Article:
Digoxin Epidemiology

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Untreated chronic toxicity  15-30% mortality within 1/52

Toxic dose

>10x normal daily dose (>75mcg/kg in child); any ingestion with suicidal intention usually potentially life threatening

Potentially lethal: >10mg adult, >4mg child  give digibind
Level <1: therapeutic 1-2: supra 2-3: potentially toxic >3.2: probably toxic

>15: potentially lethal, needs digibind

In paeds

Are more resistant to effects of digoxin


Na-K ATPase inhibitor  incr intracellular Ca and Na, decr intracellular K; weak +ive inotrope; AVN blockade, slows conduction, incr vagal tone, decr AP duration, incr myocardial automaticity; very large VOD; marked decr clearance in renal failure; narrow therapeutic index

Interactions which incr dig level: amiodarone, flecainide, verapamil, quinidine, spironolactone, erythromycin / roxi / tetracycline, indomethacin

Peak Level

Reached at 6hrs


Chronic OD usually asymptomatic (yellow vision, decr VA, chromatopsia, xanthopsia)

N+V (within 2-4hrs), AP, ECG changes as below, lethargy, confusion, psych, weakness

Death from cardiac collapse at 8-12hrs

Potentially life threatening: K >5.5, decr BP, arrhythmia, cardiac arrest


ECG: Worsened by hypoK / Mg, hyperCa / Mg

Digoxin effect: Scooped ST segment depression – mostly in inferior and anterior leads; reverse tick

flat / inverted / biphasic T waves

short QT

PR prolongation

Prominent U waves

J point depression

Toxicity: Due to incr automaticity: AF with slow V response <60, AVB, junctional escape rhythm, sinus brady,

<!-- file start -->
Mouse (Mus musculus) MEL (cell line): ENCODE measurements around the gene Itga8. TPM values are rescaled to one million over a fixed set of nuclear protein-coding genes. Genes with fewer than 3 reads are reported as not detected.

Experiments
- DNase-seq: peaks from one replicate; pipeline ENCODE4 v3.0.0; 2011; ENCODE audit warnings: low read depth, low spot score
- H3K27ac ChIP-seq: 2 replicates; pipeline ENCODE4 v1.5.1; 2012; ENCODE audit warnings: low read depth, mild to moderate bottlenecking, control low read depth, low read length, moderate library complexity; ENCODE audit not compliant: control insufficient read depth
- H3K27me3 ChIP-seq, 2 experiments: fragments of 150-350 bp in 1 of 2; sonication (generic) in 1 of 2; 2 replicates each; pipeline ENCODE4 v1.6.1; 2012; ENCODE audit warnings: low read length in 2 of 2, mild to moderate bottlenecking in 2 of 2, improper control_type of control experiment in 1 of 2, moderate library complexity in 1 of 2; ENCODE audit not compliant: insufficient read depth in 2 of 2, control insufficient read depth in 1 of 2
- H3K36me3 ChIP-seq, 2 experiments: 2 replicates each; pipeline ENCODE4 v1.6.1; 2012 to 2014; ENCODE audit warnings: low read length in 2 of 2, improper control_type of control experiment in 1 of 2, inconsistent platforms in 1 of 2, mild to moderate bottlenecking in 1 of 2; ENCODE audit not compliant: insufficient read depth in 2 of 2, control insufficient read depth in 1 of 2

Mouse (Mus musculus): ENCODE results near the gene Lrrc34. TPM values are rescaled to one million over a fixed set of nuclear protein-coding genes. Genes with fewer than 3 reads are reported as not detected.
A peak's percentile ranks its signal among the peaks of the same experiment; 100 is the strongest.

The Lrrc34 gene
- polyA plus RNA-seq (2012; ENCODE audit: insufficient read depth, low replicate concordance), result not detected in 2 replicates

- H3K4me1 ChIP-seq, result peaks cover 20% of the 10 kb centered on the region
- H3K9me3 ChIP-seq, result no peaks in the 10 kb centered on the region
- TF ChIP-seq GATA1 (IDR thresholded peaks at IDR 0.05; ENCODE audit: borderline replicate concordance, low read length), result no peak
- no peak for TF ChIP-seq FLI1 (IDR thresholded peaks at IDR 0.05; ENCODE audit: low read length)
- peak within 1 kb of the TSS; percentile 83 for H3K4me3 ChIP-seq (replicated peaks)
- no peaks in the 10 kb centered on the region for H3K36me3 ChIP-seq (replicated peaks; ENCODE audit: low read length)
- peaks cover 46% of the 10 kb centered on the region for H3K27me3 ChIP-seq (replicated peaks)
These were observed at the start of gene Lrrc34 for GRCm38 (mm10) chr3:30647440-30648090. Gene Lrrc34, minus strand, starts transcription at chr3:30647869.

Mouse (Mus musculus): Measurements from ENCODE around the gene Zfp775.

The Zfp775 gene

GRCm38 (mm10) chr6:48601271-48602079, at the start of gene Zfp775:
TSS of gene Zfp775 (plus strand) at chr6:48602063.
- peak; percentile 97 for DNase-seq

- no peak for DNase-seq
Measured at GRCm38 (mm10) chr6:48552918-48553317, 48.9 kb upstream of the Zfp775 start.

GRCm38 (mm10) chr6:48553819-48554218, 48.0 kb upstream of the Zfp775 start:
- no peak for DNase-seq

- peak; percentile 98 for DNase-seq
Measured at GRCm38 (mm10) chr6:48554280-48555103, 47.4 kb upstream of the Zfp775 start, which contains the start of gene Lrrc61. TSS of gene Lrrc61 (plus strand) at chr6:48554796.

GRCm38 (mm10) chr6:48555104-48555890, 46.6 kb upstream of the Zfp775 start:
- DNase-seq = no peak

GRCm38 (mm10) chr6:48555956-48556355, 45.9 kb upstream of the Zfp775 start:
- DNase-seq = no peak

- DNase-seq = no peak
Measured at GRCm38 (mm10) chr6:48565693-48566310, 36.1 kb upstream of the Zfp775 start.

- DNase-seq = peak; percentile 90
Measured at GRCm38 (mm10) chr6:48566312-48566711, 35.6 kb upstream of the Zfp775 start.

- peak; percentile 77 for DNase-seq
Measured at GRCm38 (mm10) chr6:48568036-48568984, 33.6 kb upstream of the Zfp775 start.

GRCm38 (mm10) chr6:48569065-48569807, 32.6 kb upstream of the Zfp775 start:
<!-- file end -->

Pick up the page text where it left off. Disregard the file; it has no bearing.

SAN arrest, atrial tachy with variable AVB, VT/VF/TdP, V ectopics (most common)

Bloods: hyperK (marker of severity, occurs early, may be more accurate than dig level; if >5.5 = 100%

mortality without digibind; not seen in chronic toxicity (more likely to see hypoK))

dig level (levels taken >6hrs after ingestion correlate with toxicity; do at 4hrs then Q2hrly until

definitive trt or levels improving; unreliable once digibind given as levels will incr)

incr Ur and Cr; Mg (worse toxicity if low)


Refractory to conventional resus in cardiac arrest – continue 30mins after digibind given

Mng hyperK: insulin (10iu + 50ml 50% dex), NaHCO3 (1-2mmol/kg); aim K <5; try not to use Ca (but role is unclear), salbutamol, frusemide

Mng arrhythmia: atropine for AVB, may need pacing; MgSO4 may help in V arrhythmia

If V arrhythmia: lignocaine 1mg/kg IV over 2mins (or phenytoin)

Do not use: as will induce V arrhythmia: cardioversion (use low setting if necessary); isoprenaline

As will induce V arrhythmia and worsen AVB: Ia (procainamide, quinine), Ic (flecainide)


Charcoal: if <1hr

MDAC: if significant toxicity




Digibind: ab’s which bind to digoxin  excreted in urine (may need plasma exchange if renal failure); onset 30mins, max at 4hrs; half life is 12hrs (longer than dig)

Indications: imminent threat to life or potential for:

Refractory life threatening arrhythmia / cardiac arrest

Refractory hyperK >5

Dig >15 at any time

>10mg (4mg in child) ingested

In chronic: mod-severe GI Sx, any Sx if decr renal fx, arrhythmia unlikely to be tolerated for

Long  decr mortality, hospital LOS, cost of care

Dose: ACUTE: ingested dose (mg) x 0.8 x 2 = no. of ampoules to give (if don’t know dose, use 5 ampoules if

stable, 10 ampoules if unstable, and repeat 5 after 30mins if no response; give 20 ampoules in

cardiac arrest)

CHRONIC: (dig level (mmol/L) x weight (kg)) / 100 = no. of ampoules to give (usually need 2 ampoules

 if no response at 30mins, give further 2)

Dilute dose in 100ml N saline and give over 30mins

40mg/ampoule = decr dig level by 1 = binds 500mcg dig

SE: occurs in <5%; rebound hypoK (4%), allergy rare, may get AF, exac of CCF (3%)


Monitor 6-12hrs (from presentation / digibind administration); then can discharge if no GI Sx, normal K, normal dig levels, normal ECG

Chronic usually requires admission

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